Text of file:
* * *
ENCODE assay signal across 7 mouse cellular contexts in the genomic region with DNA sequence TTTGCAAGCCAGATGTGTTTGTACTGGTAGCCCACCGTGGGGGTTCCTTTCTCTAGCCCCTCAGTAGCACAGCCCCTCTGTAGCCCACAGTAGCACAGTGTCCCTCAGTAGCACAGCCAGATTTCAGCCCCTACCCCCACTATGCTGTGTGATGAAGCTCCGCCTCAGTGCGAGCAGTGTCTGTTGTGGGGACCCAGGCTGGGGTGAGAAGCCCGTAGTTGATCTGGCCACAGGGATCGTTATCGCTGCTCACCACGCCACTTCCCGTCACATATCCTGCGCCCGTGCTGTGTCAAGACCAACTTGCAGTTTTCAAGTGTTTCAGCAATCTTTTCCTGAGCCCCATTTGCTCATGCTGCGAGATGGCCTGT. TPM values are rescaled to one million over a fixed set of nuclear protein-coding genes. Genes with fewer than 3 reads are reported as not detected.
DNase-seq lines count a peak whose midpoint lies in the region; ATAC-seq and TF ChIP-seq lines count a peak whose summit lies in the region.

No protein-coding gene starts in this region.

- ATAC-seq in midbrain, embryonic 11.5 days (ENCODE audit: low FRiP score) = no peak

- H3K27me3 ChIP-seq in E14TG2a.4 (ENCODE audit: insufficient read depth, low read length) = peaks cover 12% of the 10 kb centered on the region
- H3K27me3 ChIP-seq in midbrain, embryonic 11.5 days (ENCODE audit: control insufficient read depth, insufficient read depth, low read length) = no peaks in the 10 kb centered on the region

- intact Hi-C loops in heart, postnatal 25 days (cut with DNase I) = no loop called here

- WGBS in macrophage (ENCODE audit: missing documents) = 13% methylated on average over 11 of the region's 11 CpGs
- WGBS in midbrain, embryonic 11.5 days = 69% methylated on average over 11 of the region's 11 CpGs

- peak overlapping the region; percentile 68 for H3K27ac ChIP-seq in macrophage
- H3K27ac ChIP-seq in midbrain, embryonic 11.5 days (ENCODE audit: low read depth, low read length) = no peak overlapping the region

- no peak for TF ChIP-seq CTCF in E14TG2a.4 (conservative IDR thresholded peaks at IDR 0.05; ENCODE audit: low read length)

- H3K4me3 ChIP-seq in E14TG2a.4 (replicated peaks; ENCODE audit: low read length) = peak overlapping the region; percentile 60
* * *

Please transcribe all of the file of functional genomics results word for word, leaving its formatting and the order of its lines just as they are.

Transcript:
ENCODE assay signal across 7 mouse cellular contexts in the genomic region with DNA sequence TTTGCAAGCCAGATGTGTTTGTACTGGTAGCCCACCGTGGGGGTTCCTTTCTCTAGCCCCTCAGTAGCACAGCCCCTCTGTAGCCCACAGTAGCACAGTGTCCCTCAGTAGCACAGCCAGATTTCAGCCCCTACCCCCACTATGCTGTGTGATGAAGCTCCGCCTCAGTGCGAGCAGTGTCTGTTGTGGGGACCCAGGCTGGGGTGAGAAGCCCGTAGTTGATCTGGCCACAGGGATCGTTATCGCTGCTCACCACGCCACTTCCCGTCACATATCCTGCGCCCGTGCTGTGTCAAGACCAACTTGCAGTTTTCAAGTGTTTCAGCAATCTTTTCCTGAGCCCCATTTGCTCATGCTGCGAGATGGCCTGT. TPM values are rescaled to one million over a fixed set of nuclear protein-coding genes. Genes with fewer than 3 reads are reported as not detected.
DNase-seq lines count a peak whose midpoint lies in the region; ATAC-seq and TF ChIP-seq lines count a peak whose summit lies in the region.

No protein-coding gene starts in this region.

- ATAC-seq in midbrain, embryonic 11.5 days (ENCODE audit: low FRiP score) = no peak

- H3K27me3 ChIP-seq in E14TG2a.4 (ENCODE audit: insufficient read depth, low read length) = peaks cover 12% of the 10 kb centered on the region
- H3K27me3 ChIP-seq in midbrain, embryonic 11.5 days (ENCODE audit: control insufficient read depth, insufficient read depth, low read length) = no peaks in the 10 kb centered on the region

- intact Hi-C loops in heart, postnatal 25 days (cut with DNase I) = no loop called here

- WGBS in macrophage (ENCODE audit: missing documents) = 13% methylated on average over 11 of the region's 11 CpGs
- WGBS in midbrain, embryonic 11.5 days = 69% methylated on average over 11 of the region's 11 CpGs

- peak overlapping the region; percentile 68 for H3K27ac ChIP-seq in macrophage
- H3K27ac ChIP-seq in midbrain, embryonic 11.5 days (ENCODE audit: low read depth, low read length) = no peak overlapping the region

- no peak for TF ChIP-seq CTCF in E14TG2a.4 (conservative IDR thresholded peaks at IDR 0.05; ENCODE audit: low read length)

- H3K4me3 ChIP-seq in E14TG2a.4 (replicated peaks; ENCODE audit: low read length) = peak overlapping the region; percentile 60